|  dérive 71  |  News  |  Verkauf  |  Links  |  Impressum  |  Backlist  |  Autoren  | Ausgabe |
Artikel von:
Vanessa  Watson

Vanessa Watson is based in the City and Regional Planning Masters Programme and the African Centre for Cities at the University of Cape Town, South Africa. She is a founder and current co-chair of the Association of African Planning Schools and writes about planning in cities in the global South. She was lead consultant of the 2009 UN−Habitat Global Report on Human Settlements: Planning Sustainable Cities.

Artikel aus Ausgabe 59

dérive - Radio für Stadtforschung
Jeden 1. Dienstag im Monat um 17.30 Uhr auf Radio Orange FM 94.0 oder Livestream http://o94.at
Sendungsarchiv zum Nachhören: http://cba.fro.at/series/1235

urbanize - Int. Festival für urbane Erkundungen

Newsletter bestellen

African urban fantasies: dreams or nightmares?

The urban plans for Africa’s larger cities, if they exist at all, are usually to be found in dilapidated condition, perhaps pinned to the wall in a central government ministry or folded into a large technical report. Most often, they reflect a static land use zoning plan covering the older parts of the city and they usually bear little relationship to what is actually on the ground. (UN−Habitat 2009) But this is changing fast. The proposed new urban master plans for many of Africa’s larger cities are now to be found on the websites of international architectural, engineering and property development companies, and they depart even further from African urban reality than did the post-colonial zoning plans. Visions for these future cities reflect images of Dubai, Singapore or Shanghai, although iconic building shapes from elsewhere in the world may be thrown in for good measure. And while the glass tower buildings and landscaped freeways suggest a revived Corbusian modernism, the accompanying texts also promise that these plans will deliver the more fashionable eco-cities and smart cities.
The urban fantasies portrayed on these websites reflect a notion that Africa is »rising« (a term used frequently by both politicians and global investors and following on, perhaps, from earlier assertions that India, China and Asia have been »rising«). Pronouncements from investment analysts such as McKinsey (2012) that Africa is economically the second fastest growing region in the world, that by 2035 it will have a larger workforce than India or China, and that it is set to urbanize faster than these two regions, have no doubt excited the interest of the international property development sector, which can anticipate a steadily rising demand for urban projects and infrastructure.1 In fact, African cities have been referred to as the »last development frontier«,2 anticipating that as urban land and development move to saturation in Asia and the East, Africa’s urban property market will be coming on stream and growing fast.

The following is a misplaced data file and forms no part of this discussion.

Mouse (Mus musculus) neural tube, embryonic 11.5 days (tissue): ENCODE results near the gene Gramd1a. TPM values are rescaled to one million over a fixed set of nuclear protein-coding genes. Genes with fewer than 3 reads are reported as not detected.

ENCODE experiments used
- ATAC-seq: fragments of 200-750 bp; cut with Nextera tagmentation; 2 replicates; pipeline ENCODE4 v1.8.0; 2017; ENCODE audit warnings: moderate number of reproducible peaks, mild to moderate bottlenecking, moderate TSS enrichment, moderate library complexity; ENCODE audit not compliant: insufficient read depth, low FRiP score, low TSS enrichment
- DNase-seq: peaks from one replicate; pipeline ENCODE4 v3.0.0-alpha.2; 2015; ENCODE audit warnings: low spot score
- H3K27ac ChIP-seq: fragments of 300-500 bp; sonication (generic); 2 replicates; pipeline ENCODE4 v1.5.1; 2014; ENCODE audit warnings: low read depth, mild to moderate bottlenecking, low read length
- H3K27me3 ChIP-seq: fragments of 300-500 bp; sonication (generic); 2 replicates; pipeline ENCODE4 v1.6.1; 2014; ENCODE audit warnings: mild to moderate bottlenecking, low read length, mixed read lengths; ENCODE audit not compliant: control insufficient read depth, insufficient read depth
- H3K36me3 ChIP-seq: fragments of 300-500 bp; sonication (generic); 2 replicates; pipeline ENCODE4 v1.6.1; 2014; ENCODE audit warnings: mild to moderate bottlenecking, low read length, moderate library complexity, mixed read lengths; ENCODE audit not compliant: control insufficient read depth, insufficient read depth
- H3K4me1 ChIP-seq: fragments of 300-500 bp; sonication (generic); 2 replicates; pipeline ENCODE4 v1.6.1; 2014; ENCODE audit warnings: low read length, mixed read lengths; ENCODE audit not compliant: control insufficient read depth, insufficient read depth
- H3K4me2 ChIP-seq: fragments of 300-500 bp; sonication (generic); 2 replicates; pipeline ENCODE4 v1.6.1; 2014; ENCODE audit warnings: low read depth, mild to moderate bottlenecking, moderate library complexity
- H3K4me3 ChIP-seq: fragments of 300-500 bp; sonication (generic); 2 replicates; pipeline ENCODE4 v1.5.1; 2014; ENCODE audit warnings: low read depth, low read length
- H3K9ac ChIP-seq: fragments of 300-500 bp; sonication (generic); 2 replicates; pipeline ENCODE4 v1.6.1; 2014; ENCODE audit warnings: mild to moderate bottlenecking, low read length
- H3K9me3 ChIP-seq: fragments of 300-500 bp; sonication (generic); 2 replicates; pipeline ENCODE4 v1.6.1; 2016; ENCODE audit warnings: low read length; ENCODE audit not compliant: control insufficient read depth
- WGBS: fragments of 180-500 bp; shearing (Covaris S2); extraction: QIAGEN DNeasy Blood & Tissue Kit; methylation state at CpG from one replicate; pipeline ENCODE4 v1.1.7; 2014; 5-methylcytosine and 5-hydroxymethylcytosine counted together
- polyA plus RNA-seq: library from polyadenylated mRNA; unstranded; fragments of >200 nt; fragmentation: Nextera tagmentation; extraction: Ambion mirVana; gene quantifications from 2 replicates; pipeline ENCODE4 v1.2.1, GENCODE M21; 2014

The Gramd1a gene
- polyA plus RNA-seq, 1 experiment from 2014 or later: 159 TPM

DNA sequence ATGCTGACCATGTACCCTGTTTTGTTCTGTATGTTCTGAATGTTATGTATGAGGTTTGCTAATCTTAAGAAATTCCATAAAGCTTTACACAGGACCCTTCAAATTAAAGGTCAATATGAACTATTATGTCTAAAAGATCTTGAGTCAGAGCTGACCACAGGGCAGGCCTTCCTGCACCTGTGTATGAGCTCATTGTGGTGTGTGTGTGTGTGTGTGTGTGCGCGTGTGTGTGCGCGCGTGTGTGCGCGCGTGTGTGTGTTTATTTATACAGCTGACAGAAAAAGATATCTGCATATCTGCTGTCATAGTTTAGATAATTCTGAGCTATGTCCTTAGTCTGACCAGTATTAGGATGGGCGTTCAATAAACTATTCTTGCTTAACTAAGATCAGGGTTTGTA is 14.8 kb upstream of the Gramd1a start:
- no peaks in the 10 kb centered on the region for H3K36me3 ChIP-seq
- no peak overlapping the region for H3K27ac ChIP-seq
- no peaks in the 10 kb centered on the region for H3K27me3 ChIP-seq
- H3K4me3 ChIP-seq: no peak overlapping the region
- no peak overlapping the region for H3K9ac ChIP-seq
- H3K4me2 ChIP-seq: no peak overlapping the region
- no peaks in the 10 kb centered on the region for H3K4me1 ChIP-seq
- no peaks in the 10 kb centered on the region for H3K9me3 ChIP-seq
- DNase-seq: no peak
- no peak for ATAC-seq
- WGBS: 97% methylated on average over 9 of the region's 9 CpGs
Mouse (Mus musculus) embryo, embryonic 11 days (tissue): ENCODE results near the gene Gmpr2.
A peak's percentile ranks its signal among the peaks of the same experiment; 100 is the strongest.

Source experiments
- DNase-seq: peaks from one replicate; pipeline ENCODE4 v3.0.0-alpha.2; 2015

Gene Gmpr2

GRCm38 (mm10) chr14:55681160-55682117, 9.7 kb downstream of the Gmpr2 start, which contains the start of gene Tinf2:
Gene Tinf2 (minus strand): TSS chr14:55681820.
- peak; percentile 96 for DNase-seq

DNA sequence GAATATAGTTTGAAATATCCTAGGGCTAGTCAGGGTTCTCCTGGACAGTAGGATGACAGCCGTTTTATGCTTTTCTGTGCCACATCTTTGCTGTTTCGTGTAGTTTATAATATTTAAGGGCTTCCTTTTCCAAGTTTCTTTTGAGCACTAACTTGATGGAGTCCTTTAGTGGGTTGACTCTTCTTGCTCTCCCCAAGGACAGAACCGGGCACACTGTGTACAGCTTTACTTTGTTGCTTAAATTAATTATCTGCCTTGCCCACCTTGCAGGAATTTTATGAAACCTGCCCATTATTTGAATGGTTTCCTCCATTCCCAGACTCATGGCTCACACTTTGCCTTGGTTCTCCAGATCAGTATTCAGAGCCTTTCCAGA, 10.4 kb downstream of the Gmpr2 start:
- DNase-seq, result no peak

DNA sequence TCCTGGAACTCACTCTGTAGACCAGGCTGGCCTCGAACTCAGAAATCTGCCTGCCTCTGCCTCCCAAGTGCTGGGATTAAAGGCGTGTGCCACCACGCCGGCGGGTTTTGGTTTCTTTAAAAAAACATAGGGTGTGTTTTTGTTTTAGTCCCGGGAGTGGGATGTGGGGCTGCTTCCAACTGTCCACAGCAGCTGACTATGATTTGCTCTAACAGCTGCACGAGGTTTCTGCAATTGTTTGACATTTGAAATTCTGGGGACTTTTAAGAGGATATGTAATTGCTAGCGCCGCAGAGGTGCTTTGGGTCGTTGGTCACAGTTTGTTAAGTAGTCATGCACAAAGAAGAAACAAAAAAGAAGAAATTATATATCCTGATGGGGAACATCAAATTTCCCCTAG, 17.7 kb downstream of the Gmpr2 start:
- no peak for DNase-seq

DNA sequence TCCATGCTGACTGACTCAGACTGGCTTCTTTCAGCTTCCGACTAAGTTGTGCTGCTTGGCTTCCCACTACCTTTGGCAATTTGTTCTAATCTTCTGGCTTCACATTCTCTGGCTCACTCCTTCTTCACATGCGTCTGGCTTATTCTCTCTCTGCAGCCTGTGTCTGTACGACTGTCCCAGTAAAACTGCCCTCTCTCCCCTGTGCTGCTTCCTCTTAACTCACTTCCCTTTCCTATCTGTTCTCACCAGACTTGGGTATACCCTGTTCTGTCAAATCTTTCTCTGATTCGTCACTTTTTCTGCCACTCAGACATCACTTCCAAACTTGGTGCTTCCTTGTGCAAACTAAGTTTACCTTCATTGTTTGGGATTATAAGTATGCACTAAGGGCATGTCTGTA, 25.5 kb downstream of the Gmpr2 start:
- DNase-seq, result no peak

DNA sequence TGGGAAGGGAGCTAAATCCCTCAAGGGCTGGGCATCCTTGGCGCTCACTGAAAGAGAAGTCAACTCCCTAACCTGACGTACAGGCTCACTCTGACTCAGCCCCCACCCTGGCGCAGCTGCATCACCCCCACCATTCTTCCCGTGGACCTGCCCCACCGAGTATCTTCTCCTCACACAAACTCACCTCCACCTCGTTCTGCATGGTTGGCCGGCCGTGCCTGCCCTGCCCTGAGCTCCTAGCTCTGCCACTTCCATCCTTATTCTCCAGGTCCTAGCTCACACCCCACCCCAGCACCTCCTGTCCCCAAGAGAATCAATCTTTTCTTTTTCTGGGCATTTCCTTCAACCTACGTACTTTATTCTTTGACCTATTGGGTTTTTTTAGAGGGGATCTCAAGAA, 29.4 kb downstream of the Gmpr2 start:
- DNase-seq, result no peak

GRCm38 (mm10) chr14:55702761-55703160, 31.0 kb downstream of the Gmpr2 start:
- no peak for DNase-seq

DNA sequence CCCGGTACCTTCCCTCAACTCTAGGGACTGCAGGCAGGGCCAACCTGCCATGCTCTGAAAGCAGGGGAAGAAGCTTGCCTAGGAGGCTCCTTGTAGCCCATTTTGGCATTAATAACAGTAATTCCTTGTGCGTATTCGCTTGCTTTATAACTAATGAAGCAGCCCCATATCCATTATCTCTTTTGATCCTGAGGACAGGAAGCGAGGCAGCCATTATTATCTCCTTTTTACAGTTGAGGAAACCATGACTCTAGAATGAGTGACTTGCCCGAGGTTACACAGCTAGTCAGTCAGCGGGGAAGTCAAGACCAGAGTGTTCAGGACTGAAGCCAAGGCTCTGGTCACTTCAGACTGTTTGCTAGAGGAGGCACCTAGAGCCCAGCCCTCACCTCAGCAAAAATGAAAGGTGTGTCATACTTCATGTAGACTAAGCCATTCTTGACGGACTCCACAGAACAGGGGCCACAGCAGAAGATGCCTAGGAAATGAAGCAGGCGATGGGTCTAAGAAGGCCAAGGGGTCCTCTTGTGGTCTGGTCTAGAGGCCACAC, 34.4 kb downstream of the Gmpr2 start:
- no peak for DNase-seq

However, these new urban visions and development plans appear to disregard the fact that at the moment, the bulk of the population in sub-Saharan Africa cities is extremely poor and living in informal settlements. Some of these settlements are on well-located urban land that is also attractive to property developers. Attempts to implement these fantasy plans within existing cities will (and is already) having major exclusionary effects on vulnerable low-income groups through evictions and relocations. Moreover, these development interests bring with them a host of additional demands − for new and particular forms of urban infrastructure and for forms of governance and decision-making that facilitate the realization of property investment interests. Michael Goldman (2011) has termed these processes »speculative urbanism«, drawing on the case of Bangalore where the main business of government has become that of land speculation and the dispossession of those living on land earmarked for private development. (…)

See the Knight Frank reports (www.KnightFrank.com) for an overview of the African property market.